Bridge narrows gap between kids and vets

In time for Veterans Day and Pioneer School’s annual veterans dinner, representatives of the school and the Edward C. Allworth Veterans Home cut a ribbon on a new bridge Nov. 7 between the two neighboring properties. 

Pioneer students and veteran residents interact frequently in a variety of activities throughout the year, but they’ve always had to go out to Fifth Street and around a fence to reach the other side. A new path connects the two deep inside the two properties, allowing simpler access. 

It’s “connecting generations,” said Abraham Andrade, Veterans  Home assistant administrator. 

Kelly Odegaard, Veterans Home administrator said he and Pioneer Principal Tonya Cairo “started talking about this as soon as we opened.” 

 A couple of years ago, Veterans Home staff sat down with teachers at a luncheon and started planning out activities for the school year. 

Intergenerational programs “are very successful,” Odegaard said. Many children may not have a grandparent, and veteran residents can fill in that role. 

Veteran Paul Wilson, Odegaard, Cairo, representing the Veterans Home, and Pioneer fifth-grader Kale Robinson cut a ribbon opening the pathway on Nov. 7 in front of a contingent of Veterans Home residents.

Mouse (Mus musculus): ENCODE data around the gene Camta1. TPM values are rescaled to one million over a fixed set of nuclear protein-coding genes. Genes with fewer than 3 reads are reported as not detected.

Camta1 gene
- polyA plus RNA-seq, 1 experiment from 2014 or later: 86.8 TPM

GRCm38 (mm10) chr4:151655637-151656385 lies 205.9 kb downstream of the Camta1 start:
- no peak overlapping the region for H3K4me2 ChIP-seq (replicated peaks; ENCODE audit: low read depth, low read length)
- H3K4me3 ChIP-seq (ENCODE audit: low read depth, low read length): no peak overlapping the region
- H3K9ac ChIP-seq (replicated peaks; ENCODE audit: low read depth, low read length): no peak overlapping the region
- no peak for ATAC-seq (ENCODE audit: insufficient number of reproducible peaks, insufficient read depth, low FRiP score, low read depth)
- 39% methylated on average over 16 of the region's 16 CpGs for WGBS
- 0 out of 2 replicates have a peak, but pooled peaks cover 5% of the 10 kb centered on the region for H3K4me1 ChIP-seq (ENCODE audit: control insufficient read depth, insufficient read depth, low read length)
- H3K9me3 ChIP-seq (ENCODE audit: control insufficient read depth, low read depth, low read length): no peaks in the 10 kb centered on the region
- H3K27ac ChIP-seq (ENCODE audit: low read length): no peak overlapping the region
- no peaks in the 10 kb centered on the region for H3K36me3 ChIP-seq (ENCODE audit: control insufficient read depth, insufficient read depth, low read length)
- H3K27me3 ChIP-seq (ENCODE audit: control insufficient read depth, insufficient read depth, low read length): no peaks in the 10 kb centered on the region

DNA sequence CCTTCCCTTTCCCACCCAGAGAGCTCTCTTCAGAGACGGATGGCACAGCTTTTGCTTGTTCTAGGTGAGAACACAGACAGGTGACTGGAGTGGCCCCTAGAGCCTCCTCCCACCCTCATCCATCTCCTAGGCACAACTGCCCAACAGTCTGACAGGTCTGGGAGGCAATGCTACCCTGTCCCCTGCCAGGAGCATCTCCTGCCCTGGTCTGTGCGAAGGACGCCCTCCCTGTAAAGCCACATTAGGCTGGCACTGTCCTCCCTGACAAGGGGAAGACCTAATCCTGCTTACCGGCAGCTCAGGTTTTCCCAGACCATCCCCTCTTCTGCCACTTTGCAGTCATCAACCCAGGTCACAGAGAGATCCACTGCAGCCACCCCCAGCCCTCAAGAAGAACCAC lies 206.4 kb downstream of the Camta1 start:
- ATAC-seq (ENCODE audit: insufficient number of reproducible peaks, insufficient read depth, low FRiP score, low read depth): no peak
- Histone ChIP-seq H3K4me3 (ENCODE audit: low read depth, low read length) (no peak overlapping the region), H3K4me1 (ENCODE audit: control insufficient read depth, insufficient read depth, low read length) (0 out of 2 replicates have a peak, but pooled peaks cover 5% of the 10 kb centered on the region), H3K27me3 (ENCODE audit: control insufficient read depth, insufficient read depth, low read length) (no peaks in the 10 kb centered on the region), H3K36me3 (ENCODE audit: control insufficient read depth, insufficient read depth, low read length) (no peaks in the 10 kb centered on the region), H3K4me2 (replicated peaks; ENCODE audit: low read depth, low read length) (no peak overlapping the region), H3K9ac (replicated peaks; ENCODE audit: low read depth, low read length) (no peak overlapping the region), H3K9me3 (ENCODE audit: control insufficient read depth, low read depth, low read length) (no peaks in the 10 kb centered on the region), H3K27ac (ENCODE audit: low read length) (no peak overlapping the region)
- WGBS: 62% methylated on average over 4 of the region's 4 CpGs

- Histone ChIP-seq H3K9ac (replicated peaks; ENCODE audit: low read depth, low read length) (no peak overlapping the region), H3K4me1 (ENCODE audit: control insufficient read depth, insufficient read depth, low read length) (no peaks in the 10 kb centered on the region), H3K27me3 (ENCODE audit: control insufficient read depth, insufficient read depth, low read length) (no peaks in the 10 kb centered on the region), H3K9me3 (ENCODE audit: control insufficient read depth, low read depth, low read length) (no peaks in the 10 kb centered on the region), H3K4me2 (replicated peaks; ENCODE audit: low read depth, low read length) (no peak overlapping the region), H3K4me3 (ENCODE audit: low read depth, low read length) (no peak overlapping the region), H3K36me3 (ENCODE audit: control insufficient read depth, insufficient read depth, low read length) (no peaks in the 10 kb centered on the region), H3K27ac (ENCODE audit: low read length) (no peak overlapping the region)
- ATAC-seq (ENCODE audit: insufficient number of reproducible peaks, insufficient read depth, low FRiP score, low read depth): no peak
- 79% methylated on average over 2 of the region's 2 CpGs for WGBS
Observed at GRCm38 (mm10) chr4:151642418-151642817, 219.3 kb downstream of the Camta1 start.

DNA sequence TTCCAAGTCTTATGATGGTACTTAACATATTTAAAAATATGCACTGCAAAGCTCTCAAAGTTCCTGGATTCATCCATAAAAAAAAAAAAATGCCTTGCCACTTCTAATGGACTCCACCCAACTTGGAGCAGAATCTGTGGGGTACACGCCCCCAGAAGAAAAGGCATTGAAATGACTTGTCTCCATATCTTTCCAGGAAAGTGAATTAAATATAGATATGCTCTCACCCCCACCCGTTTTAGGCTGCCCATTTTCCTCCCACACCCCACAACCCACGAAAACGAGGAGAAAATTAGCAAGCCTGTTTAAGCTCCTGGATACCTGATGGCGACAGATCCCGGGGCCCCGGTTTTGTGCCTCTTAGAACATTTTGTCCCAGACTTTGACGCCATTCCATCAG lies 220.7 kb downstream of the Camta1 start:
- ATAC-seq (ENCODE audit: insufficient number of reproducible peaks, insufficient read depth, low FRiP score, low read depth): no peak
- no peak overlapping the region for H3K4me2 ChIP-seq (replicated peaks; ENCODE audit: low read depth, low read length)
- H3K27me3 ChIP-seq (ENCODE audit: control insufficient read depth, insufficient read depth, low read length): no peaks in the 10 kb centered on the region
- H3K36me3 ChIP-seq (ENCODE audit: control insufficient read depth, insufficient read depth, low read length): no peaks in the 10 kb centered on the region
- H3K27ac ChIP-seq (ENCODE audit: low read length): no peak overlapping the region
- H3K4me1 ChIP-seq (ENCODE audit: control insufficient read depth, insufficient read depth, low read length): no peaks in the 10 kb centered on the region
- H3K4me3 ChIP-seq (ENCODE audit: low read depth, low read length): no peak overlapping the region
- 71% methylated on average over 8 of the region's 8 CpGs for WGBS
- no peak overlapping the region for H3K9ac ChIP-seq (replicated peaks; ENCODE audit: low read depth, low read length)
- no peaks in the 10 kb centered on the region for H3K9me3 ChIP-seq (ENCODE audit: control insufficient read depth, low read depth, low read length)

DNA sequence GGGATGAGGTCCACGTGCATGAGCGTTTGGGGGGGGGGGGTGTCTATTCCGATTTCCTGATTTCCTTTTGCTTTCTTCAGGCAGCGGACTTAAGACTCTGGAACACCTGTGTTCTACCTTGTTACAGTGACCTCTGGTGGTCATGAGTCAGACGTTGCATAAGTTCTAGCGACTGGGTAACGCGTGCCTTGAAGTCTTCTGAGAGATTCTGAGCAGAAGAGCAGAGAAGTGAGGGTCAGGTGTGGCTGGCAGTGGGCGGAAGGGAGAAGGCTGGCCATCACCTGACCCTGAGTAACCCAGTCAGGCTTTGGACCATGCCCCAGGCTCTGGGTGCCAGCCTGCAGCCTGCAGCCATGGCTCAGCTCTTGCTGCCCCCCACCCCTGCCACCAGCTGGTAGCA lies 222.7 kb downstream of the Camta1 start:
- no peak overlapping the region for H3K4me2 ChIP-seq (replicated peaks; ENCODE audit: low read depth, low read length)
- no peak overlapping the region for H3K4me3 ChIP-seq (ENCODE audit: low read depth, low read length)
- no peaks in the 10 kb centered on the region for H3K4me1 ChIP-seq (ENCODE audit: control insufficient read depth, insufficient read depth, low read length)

“I think it’s pretty good,” Robinson said. “It’s really useful.”

He said he’s been over to the Veterans Home several times while attending Pioneer School. 

“It’s quick and easy to access our friends next door,” said Cairo. “We’re over there monthly.”

The class with the highest attendance each month goes to the home for various activities as a reward, she said. 

The ribbon cutting ceremony preceded Pioneer’s annual veterans dinner, and veterans made their way across the bridge to reach the event. Veterans were greeted to a large display honoring them, followed by dinner and program. 

“I’m just happy we’re doing it again,” Robinson said. “It’s a great honor to host this dinner for the veterans.”

Cairo started the dinner while she was teaching at Hamilton Creek. She brought it with her when she transferred to Pioneer in 2007, and other teachers took it on annually after she became principal in 2013. 

“I had teachers that volunteered to take it on,” Cairo said. “Different teachers do different programs each year.”

This year, fifth-grade teachers Toby Winningham and Lisa Richards organized the dinner.

She said many people have been attending the dinner ever since it started. 

For Donna Samoylich, a CNA at the Veterans Home, it was a return to her childhood. 

She helped put on the dinner when she was in the fifth grade, in 2003, she said. “We made our own aprons. I did a speech on patriotism. I couldn’t pronounce it. We all sang ‘I’m Proud to be an American.’ We all tried to do solos. It’s just so much nostalgia,” and watching the children at work, it left her wondering, “was I really that tiny?”